24 Jun 2023

The Mixtape: Dallas Tamaira

From Music 101, 5:00 pm on 24 June 2023

Fat Freddy's Drop frontman Dallas Tamaira (aka Joe Dukie) recently released a new single from his upcoming solo EP.

He chats to Charlotte Ryan about the songs that have shaped his life and sound.

Dallas Tamaira

Dallas Tamaira Photo: Supplied

D’Angelo: 'Brown Sugar' (Released in 1995) 

All of these songs are like my musical building blocks, that’s kind of how I’ve chosen the songs because it’s so hard to choose them. Songs that I feel like I really had to stop and think about what they’re doing, dissect it a little bit because it had blown my mind so much.

D’Angelo's 'Brown Sugar' was the first song from an artist that had blended the hip hop mentality - because I was listening to a lot of hip hop - with musicianship, with real proper playing with jazz, someone who could turn a phrase as if he was rapping but at the same time play this amazing solo on his keyboard. It was the first time I’d heard those two worlds come together.

Roy Davis Jnr and Peter Everett: 'Gabriel' - Live Garage Version (Released in 1995) 

Another important musical building block. I left Christchurch and I ended up in Wellington, and this was me moving a little bit away from hip hop, my tastes in music, I was enjoying going and listening to DJs and that was house music, that was dance music. I was enjoying the Wellington nightlife and the scenes that were going on there.

My Wellington experience culminated in a trip to The Gathering, the festival that they held down at Takaka, one of the first dance festivals. The first one I went to was the second ever. It was just amazing, it was choice. Something completely different and an experience that I’d never had before.

This song sums up the festival, the beautiful RnB vocals were there, but the pace was different and the bass was constant. I felt like some of the vocals were really rough and really raw, creating a beautiful dance mash-up, so it was really an anthem for that time.


Bill Withers: 'Who Is He (And What Is He To You?)' (Released in 1995) 

This was one, again, that really made me stop and try and figure out what he was doing. It was the first song that I felt like someone was just telling a story, a start, a middle and an end, this particular song was just super-funky, his delivery was bang on, he captures the mood with just the lyrics, his voice is amazing too and he sings and sounds beautiful.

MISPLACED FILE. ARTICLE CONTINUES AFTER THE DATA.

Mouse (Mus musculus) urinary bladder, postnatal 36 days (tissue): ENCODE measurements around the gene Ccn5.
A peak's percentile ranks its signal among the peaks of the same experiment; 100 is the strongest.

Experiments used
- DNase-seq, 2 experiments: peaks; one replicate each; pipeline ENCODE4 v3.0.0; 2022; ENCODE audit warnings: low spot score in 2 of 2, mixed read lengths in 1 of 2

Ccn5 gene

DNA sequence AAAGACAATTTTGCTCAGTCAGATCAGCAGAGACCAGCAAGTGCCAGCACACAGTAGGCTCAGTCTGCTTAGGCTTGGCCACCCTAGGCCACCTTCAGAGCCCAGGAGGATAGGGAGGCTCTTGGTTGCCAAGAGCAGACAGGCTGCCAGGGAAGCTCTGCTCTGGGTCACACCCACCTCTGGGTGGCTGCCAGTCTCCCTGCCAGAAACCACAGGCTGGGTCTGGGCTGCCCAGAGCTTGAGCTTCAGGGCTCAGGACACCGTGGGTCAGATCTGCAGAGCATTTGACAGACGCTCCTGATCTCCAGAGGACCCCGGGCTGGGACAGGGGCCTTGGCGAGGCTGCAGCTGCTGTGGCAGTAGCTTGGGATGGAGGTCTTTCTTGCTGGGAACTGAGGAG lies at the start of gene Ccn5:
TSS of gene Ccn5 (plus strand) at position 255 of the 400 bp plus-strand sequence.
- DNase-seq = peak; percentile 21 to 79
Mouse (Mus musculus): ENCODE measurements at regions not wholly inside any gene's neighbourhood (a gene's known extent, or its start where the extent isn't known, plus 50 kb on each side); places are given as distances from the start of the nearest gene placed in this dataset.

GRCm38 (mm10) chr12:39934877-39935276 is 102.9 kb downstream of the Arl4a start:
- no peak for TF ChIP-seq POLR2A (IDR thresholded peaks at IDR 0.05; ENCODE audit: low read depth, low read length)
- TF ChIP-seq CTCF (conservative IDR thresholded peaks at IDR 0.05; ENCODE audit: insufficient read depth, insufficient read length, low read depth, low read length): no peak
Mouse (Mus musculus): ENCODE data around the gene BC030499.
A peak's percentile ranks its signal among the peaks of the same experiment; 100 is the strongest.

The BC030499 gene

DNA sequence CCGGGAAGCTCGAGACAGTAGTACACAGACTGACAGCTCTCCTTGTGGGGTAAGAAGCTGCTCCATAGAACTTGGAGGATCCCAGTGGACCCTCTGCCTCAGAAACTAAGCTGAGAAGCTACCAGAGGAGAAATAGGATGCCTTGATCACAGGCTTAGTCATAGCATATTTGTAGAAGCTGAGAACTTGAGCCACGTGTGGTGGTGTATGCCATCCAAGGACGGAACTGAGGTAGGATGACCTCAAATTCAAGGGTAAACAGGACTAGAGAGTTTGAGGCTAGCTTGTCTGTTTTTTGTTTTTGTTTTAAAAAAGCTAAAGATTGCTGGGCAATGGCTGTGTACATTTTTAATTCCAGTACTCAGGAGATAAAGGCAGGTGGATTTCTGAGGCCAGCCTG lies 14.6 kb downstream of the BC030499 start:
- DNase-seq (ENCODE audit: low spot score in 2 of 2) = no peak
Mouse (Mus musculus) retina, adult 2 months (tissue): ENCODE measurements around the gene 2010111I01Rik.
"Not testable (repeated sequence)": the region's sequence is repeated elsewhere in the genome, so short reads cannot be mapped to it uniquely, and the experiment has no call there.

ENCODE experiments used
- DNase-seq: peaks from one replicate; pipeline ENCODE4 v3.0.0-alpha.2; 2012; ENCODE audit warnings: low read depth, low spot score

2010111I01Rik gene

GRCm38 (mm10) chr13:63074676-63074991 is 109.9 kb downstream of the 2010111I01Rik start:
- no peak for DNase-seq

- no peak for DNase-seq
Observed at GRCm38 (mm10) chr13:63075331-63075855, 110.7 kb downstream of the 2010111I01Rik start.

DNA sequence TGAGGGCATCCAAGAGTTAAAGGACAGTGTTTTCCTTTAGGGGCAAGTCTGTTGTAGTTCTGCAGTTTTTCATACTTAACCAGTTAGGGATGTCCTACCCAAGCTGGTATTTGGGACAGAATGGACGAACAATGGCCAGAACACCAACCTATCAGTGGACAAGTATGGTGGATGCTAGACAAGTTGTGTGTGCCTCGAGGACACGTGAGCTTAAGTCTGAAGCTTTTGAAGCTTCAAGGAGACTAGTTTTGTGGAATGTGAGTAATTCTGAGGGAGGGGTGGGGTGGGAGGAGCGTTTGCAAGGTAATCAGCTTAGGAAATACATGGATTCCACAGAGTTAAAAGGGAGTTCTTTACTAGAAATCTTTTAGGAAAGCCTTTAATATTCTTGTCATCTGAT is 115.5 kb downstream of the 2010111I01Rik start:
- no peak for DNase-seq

Alice Coltrane feat. Pharoah Sanders: 'Journey in Satchidananda' (Released in 1970)

Another one I had to listen to over and over again. Doing a lot of improv stuff, musicianship is really important to me and so I felt the musicianship on this track was beautiful, but again, it’s the bass line, a really strong bass line that just sits and lays down a beautiful bed for all these different voices to come in and out and tell their stories.

Rhythm and Sound: 'King in My Empire' (Released in 1970)

[This song] started my love for dub music. I’d heard dub music before but Cornell Campbell’s voice, I just felt like it was the perfect combination, his voice and that music together was something a little bit different but something I wanted to try and emulate myself.


Steve Lacy: 'N Side' (Released in 2019)

Steve Lacy’s an old soul. This is a song me and my children listen to in the car when I’m dropping them off at school or to basketball practice. We sing this at the top of our lungs as we’re driving along.

This dude’s really clever man, his production techniques, his guitar is on point and he probably reminds me of like a Shuggie Otis, just re-incarnated.    


Dallas Tamaira on making the documentary Kaikōura Calling

Dallas Tamaira is just fine

Fat Freddy's Drop Tour Diary